In a rare moment of bipartisan unity, Congress and the president have finally reached a consensus: They agree that slavery is a bad thing.
Lawmakers just approved a measure aimed at getting slave labor out of free trade. The legislation—passed not a day too soon, even by Washington standards—closes a loophole in trade laws that had for decades quietly permitted the exploitation of forced labor in supply chains of imports. The 1930 Tariff Act, which generally barred imports that regulators determined were made with enslaved, coerced, or child labor, allowed a glaring exemption for products that were needed to meet US consumer demands. Reflecting America’s peculiar market exceptionalism, the policy explicitly prioritized the “rights” Americans to unbridled consumption, over the human rights of people in bondage abroad, as long as they were producing something we really, really wanted.
Over time, this exemption has effectively been broadened to facilitate the import of goods ranging from seafood to sneakers, one of many obstacles to government oversight over exporters profiting directly or indirectly from coerced labor.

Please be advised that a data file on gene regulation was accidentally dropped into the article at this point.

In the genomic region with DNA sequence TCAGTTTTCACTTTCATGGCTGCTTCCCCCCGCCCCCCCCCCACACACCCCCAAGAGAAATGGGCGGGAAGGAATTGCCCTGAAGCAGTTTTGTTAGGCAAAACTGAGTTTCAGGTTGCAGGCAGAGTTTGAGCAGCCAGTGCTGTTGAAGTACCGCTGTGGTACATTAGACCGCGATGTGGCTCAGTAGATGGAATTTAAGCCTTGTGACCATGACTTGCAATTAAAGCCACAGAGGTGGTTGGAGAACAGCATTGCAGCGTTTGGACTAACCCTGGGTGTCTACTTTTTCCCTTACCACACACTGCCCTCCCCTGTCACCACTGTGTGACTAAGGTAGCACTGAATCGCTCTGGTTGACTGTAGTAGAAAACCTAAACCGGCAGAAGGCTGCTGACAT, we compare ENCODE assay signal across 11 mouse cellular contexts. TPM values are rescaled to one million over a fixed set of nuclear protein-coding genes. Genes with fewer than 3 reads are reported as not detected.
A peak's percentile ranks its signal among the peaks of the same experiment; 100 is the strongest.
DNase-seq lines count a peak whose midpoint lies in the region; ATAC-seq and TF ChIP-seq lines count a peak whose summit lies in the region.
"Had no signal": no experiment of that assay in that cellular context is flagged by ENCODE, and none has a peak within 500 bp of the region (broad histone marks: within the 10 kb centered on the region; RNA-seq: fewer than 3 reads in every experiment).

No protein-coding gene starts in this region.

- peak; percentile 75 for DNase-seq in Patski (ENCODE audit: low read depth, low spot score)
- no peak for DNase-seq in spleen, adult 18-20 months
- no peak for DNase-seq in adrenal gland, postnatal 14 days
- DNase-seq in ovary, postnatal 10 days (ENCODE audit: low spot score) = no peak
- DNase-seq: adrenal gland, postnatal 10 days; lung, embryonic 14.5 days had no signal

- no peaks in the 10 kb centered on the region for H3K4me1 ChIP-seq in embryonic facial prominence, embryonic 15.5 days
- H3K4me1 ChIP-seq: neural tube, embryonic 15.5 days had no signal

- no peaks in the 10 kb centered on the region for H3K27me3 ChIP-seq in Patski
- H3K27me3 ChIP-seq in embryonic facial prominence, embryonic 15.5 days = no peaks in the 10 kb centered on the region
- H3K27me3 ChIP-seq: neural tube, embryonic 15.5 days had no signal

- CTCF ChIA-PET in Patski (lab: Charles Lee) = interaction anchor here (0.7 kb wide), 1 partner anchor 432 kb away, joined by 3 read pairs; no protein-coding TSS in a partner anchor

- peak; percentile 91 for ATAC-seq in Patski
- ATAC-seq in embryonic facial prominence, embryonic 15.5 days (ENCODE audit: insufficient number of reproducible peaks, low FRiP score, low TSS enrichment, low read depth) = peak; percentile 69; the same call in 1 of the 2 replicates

The reform follows critical reports exposing systemic labor violations, including enslavement, in major export industries—particularly complaints about migrant-labor trafficking on Southeast Asian fishing vessels raised by officials, labor organizations, and international media. Tucked into a trade bill the president is expected to sign soon, the provision empowers Immigration and Customs Enforcement (ICE) to block incoming shipments of goods tied to forced labor. The task of investigating firms linked to forced labor would be handled by the Department of Homeland Security. According to the Associated Press, Homeland Security agents in 46 countries would be charged with monitoring supply chains.
Erasing the loophole has been hailed as a political milestone by advocates. Businesses have often bristled at such humanitarian-focused trade restrictions, preferring instead private, voluntary (and often toothless) efforts. Still, there is no guarantee of adequate enforcement resources for halting contraband products at the ports. Nor is it clear how investigators can effectively detect concrete evidence of coerced labor in product inspections, which will be primarily driven by individual complaints.